On September 21st 2012 I posted two motets by Duarte Lôbo Pater Peccavi ( https://www.youtube.com/watch?v=qMKib… ) and Audivi vocem de cælo ( https://www.youtube.com/watch?v=64cGZ… ) they’re the only two of Lôbo’s motets that have survived and are not only beautiful and interesting pieces of music in and of themselves but are also interesting because Lôbo wrote them as appendages to the sombre beauty that is his eight-part setting of the Mass for the dead published in 1621 in the Liber Missarum.
This wasn’t the first time that Lôbo had published material for the Office of the Dead in 1603 he published editions of texts and plainsong for it and in 1607 he published similar material in the Lisbon processional. The 1621 Mass develops the earlier material it’s characterised by very plain harmonies, strong bass lines, some antiphonal writing and a close relationship to the chant. The plainess of his harmonic writing is easily understood; for a start there’s the forces he used – two each of sopranos, altos, tenors and basses (SATBx2) and this coupled with the Iberian tradition of monumentalism made such plainess inevitable. If you were to look at the score you’d find that he provides the plainsong intonations, incipits and verses and that his polyphony quotes and paraphrases the chant melodies frequently. The result of this as you might expect is generally somewhat homophonic which Lôbo relieves by regularly if briefly thinning his texture and by providing some rather lively counterpoint in the Gradual and in the Offertory. (The Gradual with its wonderfully fluid trio at ‘In memoria’ is particularly effective). It is in short the sort of music that you’d expect Lôbo as a Portugese priest heavily influenced by the conservatism ofÉvora and Coímbra to write. It’s solemn, and dignified, with plain outer movements framing the more innovative writing of the core and all of it very suitable for the rites of funeral and memorial. Its stark beauty was intended to heighten the feelings of grief and repentance amongst those who heard it and I think it must be said that in this Lôbo succeeded brilliantly.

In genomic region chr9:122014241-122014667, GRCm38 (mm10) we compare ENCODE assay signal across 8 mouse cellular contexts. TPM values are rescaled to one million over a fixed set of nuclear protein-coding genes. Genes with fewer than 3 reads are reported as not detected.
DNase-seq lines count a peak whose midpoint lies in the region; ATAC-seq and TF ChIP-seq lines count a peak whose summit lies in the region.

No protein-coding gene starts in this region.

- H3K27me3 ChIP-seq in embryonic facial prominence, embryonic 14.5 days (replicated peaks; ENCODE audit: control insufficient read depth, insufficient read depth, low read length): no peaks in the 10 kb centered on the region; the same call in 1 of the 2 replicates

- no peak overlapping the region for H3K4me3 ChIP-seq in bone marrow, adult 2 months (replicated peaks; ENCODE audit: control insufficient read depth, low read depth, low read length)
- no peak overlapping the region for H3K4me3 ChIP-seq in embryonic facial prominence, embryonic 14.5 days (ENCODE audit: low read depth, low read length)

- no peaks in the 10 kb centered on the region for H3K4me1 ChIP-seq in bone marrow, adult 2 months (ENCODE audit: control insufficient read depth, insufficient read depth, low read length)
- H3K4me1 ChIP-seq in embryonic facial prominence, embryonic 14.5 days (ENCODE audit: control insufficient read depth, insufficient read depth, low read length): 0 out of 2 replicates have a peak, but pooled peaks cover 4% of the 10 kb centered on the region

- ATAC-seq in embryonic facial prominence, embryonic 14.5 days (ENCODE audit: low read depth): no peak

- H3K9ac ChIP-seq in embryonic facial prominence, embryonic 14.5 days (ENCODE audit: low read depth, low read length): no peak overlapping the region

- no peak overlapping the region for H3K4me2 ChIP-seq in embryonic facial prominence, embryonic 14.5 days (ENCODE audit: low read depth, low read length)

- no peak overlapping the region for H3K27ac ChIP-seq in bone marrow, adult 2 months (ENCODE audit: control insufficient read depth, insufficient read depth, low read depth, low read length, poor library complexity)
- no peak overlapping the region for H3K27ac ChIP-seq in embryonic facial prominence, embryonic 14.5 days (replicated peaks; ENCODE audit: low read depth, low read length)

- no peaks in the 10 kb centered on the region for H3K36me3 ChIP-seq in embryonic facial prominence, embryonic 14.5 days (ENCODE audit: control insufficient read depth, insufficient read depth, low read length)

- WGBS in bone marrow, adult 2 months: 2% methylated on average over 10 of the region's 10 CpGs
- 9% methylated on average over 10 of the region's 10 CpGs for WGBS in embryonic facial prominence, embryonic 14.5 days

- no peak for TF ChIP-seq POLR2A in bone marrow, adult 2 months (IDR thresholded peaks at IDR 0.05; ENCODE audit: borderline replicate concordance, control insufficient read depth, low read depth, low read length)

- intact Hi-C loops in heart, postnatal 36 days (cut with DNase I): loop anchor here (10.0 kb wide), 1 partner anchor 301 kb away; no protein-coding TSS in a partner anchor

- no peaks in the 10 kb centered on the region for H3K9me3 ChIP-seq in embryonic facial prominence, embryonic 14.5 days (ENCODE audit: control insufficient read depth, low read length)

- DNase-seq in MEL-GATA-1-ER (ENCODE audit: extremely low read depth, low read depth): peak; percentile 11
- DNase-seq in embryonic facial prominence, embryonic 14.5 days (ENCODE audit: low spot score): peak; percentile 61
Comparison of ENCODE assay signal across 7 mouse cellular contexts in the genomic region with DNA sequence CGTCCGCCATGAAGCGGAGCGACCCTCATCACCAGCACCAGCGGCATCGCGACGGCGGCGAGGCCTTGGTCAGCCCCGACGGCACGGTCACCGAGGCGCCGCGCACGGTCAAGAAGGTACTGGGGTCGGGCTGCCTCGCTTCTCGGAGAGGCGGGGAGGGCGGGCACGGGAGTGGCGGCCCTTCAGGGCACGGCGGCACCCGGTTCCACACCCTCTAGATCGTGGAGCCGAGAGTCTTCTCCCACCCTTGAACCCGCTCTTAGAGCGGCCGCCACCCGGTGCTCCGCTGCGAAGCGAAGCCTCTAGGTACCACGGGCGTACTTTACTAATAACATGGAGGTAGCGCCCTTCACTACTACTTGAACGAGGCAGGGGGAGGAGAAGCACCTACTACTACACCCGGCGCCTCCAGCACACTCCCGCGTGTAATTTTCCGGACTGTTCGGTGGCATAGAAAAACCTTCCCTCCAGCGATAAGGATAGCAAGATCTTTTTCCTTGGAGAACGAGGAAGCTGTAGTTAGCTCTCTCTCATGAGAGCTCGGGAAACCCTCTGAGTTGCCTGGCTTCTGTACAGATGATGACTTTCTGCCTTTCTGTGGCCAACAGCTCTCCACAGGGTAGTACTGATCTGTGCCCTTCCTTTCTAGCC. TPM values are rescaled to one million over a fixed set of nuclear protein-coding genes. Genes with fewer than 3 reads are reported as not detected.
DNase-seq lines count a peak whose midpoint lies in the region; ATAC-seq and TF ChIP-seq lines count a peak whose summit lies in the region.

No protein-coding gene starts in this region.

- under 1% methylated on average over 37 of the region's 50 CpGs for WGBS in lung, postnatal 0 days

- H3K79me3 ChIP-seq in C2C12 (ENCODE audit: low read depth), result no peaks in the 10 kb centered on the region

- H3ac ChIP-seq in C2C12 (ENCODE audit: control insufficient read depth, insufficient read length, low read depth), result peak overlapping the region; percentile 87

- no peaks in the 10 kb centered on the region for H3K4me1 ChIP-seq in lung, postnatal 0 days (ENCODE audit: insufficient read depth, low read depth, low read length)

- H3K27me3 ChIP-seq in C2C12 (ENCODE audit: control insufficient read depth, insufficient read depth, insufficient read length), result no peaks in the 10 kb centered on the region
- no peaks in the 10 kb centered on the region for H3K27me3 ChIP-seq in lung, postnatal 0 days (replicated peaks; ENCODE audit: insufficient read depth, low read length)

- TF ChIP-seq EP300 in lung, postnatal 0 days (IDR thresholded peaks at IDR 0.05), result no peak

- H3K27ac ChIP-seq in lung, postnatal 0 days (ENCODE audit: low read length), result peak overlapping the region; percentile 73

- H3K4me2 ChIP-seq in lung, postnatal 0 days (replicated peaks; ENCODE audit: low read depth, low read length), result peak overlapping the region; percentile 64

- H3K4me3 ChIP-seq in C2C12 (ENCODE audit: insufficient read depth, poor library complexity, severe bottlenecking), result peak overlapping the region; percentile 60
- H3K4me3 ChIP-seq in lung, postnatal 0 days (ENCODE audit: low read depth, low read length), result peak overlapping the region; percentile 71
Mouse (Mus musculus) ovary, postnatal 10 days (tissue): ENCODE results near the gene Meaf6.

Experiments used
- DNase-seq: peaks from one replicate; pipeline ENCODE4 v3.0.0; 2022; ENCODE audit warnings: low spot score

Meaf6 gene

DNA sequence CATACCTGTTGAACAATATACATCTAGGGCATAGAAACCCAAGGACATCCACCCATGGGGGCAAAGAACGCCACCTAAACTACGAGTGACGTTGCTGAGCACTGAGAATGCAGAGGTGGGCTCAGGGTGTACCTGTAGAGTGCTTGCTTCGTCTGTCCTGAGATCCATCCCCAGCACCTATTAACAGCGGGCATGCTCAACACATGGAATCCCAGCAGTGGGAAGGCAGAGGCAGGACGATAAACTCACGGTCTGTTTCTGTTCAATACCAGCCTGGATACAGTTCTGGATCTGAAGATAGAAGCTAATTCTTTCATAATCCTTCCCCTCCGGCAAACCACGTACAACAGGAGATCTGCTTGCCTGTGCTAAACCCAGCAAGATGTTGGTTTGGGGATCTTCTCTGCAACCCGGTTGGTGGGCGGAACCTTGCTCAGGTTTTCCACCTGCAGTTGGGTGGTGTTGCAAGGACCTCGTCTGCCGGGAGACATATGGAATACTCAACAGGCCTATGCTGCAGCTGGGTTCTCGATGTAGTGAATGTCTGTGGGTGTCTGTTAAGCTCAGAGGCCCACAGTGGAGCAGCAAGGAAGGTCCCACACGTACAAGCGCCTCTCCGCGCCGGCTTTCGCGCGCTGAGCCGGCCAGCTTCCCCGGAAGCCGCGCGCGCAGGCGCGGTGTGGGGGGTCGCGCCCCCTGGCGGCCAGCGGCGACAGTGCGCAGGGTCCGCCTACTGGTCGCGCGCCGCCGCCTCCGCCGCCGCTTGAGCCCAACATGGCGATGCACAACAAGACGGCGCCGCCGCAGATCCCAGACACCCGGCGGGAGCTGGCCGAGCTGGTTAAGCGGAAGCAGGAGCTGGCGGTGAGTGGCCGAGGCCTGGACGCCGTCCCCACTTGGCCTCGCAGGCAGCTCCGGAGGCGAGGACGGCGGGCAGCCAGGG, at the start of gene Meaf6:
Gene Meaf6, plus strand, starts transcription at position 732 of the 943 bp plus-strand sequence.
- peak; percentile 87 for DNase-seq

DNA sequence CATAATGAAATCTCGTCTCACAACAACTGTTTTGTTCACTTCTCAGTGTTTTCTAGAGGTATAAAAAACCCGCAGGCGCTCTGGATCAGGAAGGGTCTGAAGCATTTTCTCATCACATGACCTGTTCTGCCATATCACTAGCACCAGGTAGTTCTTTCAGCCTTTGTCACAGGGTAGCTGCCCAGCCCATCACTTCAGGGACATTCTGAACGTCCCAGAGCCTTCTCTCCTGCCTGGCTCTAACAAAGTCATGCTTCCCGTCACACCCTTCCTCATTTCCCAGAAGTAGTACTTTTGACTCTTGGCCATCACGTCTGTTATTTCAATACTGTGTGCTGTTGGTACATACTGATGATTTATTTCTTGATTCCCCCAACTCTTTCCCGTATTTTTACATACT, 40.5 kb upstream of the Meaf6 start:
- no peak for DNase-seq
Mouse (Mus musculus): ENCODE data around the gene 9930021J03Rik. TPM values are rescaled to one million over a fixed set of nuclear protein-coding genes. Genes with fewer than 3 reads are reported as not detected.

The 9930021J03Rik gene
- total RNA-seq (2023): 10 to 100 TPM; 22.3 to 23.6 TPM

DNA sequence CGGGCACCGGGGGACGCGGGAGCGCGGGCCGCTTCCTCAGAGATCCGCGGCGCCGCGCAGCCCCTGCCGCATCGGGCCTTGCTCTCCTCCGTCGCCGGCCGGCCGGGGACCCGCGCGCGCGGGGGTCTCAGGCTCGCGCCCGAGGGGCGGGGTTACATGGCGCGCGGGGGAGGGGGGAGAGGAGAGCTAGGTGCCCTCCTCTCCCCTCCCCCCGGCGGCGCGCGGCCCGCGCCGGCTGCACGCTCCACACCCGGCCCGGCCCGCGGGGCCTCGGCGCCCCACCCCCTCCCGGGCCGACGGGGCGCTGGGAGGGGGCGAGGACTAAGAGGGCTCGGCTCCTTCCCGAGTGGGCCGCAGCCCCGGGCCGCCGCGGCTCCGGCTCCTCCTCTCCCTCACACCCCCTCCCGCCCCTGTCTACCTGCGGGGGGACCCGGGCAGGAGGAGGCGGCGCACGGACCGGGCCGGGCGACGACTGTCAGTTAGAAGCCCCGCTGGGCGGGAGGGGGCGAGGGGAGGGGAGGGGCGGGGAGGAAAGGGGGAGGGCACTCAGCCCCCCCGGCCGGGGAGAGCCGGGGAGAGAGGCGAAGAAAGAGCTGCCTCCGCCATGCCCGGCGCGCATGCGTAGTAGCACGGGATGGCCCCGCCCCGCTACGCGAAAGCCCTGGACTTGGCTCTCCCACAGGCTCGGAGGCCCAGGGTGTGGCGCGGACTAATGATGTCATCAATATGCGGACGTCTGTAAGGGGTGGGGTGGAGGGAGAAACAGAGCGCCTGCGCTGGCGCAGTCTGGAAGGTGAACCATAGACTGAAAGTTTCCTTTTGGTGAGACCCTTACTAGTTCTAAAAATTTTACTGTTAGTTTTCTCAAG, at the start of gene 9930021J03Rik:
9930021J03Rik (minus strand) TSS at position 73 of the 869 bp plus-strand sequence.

Video and commentary source: ▶ Duarte Lôbo (±1565-1646): Missa Pro Defunctis a8 – YouTube Published on 26 Nov 2014 by markfromireland